Now that satellite TV and home theater systems have become almost
ubiquitous, what's next? It's called "whole house entertainment,"
and it means pretty much what it sounds like: entertainment systems
that emanate from a central source to deliver music or images
throughout the house. "Networking of devices and systems is the
buzz, and that will be true for some time," says Hetherington.
"Integration of entertainment systems makes a lot of sense and that
is where we are going."
In layman's terms, this means you'll be able to reduce the volume
of the music in your son's room to a dull roar, without leaving the
living room. Even better, program your new system to pipe in some
Barry Manilow. Now, that's revenge.
Even for the homeowner well-versed in technospeak, navigating the
home technology marketplace can feel like driving through downtown
Boston. In a tractor-trailer. With no reverse. To help make your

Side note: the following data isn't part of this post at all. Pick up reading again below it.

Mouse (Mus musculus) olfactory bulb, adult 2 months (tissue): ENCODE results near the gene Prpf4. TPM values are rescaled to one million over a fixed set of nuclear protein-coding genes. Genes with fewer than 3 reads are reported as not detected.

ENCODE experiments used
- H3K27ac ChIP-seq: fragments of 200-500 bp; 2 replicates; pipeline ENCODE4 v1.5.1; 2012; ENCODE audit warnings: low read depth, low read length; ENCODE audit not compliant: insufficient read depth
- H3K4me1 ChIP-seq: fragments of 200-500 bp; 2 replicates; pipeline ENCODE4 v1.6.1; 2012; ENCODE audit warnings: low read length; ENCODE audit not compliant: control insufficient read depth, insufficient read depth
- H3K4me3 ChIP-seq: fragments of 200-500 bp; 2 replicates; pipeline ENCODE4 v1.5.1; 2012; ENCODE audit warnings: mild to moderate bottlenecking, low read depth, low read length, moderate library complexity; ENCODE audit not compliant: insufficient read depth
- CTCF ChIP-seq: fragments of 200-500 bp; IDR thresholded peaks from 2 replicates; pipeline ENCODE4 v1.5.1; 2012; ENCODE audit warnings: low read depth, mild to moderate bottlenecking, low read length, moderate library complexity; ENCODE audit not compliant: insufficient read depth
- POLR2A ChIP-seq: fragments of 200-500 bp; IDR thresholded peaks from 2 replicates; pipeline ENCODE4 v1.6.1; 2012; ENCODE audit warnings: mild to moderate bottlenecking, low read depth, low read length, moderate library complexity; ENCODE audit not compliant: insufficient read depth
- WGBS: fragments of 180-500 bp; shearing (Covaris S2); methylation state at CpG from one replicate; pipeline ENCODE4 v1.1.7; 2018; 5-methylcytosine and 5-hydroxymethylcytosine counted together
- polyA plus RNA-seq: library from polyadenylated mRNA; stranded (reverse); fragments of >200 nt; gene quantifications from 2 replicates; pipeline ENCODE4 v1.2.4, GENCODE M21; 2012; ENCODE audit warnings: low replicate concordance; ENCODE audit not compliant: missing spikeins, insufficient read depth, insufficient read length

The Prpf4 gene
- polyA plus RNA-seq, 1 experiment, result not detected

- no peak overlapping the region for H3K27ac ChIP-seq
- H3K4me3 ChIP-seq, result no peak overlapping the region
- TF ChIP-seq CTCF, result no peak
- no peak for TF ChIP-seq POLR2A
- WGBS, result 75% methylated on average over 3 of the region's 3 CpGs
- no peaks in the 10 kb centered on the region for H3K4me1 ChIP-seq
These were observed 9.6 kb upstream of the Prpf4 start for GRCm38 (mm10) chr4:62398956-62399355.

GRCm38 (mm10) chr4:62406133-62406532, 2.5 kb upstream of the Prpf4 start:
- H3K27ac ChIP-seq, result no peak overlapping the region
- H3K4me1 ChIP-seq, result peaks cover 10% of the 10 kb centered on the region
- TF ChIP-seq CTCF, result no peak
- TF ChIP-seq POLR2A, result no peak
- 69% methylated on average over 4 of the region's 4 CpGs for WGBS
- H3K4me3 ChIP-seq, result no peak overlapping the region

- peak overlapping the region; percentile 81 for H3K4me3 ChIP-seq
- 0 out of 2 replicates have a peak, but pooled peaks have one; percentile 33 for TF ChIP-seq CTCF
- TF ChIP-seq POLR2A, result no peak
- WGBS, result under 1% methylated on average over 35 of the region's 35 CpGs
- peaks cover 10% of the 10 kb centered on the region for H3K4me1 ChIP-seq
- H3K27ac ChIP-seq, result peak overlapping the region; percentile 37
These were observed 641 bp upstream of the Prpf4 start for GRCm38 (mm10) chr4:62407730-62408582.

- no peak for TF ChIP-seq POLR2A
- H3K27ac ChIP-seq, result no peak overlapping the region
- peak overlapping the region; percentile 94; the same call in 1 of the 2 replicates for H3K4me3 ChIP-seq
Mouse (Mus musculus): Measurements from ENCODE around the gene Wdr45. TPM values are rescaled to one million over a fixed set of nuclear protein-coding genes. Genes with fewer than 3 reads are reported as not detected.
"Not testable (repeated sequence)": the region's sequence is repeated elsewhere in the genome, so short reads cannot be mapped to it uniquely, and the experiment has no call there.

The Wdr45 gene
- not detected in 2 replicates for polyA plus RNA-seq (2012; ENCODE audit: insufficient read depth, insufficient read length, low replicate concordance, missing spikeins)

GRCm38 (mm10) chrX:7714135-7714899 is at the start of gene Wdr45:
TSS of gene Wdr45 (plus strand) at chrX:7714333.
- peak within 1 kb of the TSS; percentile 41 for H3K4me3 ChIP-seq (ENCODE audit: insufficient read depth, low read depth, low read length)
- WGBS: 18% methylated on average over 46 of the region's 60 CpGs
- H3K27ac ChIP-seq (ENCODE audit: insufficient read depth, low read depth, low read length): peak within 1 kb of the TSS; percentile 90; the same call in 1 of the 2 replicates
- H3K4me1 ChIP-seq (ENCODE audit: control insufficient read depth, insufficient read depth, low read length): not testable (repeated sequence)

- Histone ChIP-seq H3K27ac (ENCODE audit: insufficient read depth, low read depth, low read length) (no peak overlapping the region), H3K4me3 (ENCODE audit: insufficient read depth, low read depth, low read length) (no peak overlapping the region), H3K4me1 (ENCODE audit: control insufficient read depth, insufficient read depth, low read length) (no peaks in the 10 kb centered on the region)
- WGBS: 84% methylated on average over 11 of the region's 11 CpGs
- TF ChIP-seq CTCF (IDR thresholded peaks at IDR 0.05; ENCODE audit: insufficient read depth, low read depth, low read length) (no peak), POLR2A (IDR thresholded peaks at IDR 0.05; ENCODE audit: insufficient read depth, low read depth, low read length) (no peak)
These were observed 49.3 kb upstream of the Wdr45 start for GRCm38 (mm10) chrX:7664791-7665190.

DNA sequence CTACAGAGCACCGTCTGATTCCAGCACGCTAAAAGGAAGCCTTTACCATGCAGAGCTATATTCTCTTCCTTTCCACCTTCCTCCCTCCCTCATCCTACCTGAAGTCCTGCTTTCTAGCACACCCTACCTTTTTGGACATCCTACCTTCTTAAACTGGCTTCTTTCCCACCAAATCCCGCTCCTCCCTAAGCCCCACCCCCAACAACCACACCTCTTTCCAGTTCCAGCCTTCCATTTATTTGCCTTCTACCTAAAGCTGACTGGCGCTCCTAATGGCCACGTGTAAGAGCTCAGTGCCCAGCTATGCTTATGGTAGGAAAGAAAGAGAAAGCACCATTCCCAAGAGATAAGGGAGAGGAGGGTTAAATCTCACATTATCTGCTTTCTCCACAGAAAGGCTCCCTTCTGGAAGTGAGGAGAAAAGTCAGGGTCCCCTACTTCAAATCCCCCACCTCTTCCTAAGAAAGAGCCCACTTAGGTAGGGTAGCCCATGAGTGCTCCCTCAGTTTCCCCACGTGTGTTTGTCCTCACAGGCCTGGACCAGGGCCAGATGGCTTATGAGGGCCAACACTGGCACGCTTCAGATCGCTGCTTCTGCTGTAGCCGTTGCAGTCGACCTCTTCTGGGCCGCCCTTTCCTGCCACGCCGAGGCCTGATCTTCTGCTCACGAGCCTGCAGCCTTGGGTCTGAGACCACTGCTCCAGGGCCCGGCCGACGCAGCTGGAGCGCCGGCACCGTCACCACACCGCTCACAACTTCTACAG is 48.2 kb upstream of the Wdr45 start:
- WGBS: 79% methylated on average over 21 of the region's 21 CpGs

journey easier, we sat down with Bob Hetherington for some straight
talk on home technology.
American Way: I'm building a new house, and would like to
incorporate some of these technologies. But given that my computer
was obsolete within months of purchase, won't these technologies
meet the same fate?
Bob Hetherington: Not really. If you install lots of wiring and
do a bit of planning, you'll be covered. Manufacturers don't really
want to leave you behind; they want you to get more out of the
infrastructure you already have. Yes, there will always be newer
and better technologies being developed, but if you want to
upgrade, there will most likely be backward compatibility in some
form. Even the wireless market seems to be settling down to a
common technology standard.
American Way: I'm confused. You're telling me to install wiring,
but I thought wireless was all the rage?